Was Duchamp really useful and necessary to art?
Thank you for an interesting debate topic. I accept, and will argue that Marcel Duchamp's work holds an important vital place in the history of 20th Century Western Art because of how it expanded the concept of art, and because of how many contemporary artists owe their work to foundations which he established.
Marcel Duchamp made some of the seminal iconic works of art in the 20th Century. As a founding member of the Dada movement, his art questioned many conventions of the art world, such as authorship, context, and the purpose of art. Duchamp flourished in New York between the world wars- and was a product of the time, and the place. His work remains to this day a touchstone for many contemporary artists- such as Damien Hirst and Ai Weiwei.
Many artists' work builds from Duchamp. Works with provocative titles, such as Damien Hurst's embalmed shark in a tank entitled: "The Physical Impossibility of Death in the Mind of Someone Living"
This work clearly builds on the precedent of Duchamp's work. Such as his piece which is a Snow Shovel suspended and entitled: "In advance of a Broken Arm". Both these pieces take existing objects- termed "readymades" by Duchamp, and places them out of context and gives the object a provocative title. According to Janson's History of Art, "Unlike all art that preceded his, his Readymades have no aesthetic value and theoretically no intended meaning. they are merely a device to launch ideas."
Duchamp intentionally used objects that were mass produced, in a form of 3-Dimensional collage. Collage is an existing art form which uses found 2D images and combines them in artistic ways. Duchamp made collage with 3D objects such as in "Bicycle Wheel" -http://imageobjecttext.com...
a wheel mounted onto a stool. One could say this combination invited viewers to see these objects in a purely aesthetic sense, rather than as utilitarian objects. One can see an echo of this work in Ai Weiwei's bicycle installations: Forever Bicycles- http://www.fastcodesign.com...
which is an installation of over 1,000 bikes in a beautiful array...
Whether of not one finds Duchamp's work pleasing, or aesthetically valuable, it was relevant, and it did have a major impact on western art. Duchamp himself defended his art by saying, "Whether Mr. Mutt with his own hands made the fountain or not has no importance. He chose. He took an ordinary article of life, placed it so that its useful significance disappeared... creating a new thought for that object."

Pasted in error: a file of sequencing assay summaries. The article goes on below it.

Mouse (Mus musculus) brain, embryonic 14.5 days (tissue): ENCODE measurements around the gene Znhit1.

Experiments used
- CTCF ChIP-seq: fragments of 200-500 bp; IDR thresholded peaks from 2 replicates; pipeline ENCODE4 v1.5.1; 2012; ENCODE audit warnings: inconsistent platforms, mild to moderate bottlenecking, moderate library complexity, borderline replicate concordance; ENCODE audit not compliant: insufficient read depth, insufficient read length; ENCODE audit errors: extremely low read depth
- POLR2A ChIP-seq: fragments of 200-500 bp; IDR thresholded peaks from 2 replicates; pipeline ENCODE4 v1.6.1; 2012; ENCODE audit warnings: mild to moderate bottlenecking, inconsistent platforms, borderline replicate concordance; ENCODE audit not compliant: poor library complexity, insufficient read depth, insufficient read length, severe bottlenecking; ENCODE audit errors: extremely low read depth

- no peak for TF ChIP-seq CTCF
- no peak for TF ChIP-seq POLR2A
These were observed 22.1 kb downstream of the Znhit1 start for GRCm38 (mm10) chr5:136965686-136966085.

P.S. The Physical Impossibility of Death in the Mind of Someone Living sucks!!!
First of all- this debate is only about Duchamp, not all artists who try to redefine art. Is it “always positive to expand the concept of art”? Positive- is a relative term. The art world finds it’s own balance. There are critics and audience and collectors, and they are the ones who determine what has value and what does not. Individuals can choose. The act of choosing itself is at the very core of the idea behind Duchamp’s work. It is about choice. If there was no choice- we would all be forced to look at only sanctioned artists. There would be censorship and only “good” art. Duchamp revealed this quite clearly in his work- that there is freedom in the art world- and art is as much defined by the artist, as it is by the public.
Art does not always have a positive impact at all. But Duchamp’s pieces were useful and necessary to art, as is the debated issue.
One cannot claim, for example, all Portraiture, or all Cubism, or all Impressionism is good art. There are examples of those styles that aren’t strong. Yet they are all legitimate styles, they are all “useful and necessary to art”.
The concept of art at the time of Duchamp needed to be expanded. Duchamp was not the only artist engaged in the Dada movement, but he is probably the most well known of the New York Dada movement. Dadaists in Europe also used out of context pieces, readymades, and authorless works to question the prevailing artistic establishment. Also european Dadaism was necessary to jolt the viewer into reconsidering the status quo between the World Wars- for it had produced some of the most suffering and destruction seen to that day. So it was a “reorganizing attempt” to find what are the real values behind art?..
By displaying readymades and pieces which do not claim authorship... Do not claim aesthetic value, and do not claim meaning, Duchamp asks what are the intrinsic nature of art then? Where does art live then? Is there still beauty to be found? I think by removing these traditional assumptions of what an art piece is, Duchamp was able to still find beauty, still make people want to behold his work, and still found that art had the power to make people reconsider objects around them. I think that is a very fundamental contribution to the art world. A very daring one. And a very strong commentary on society.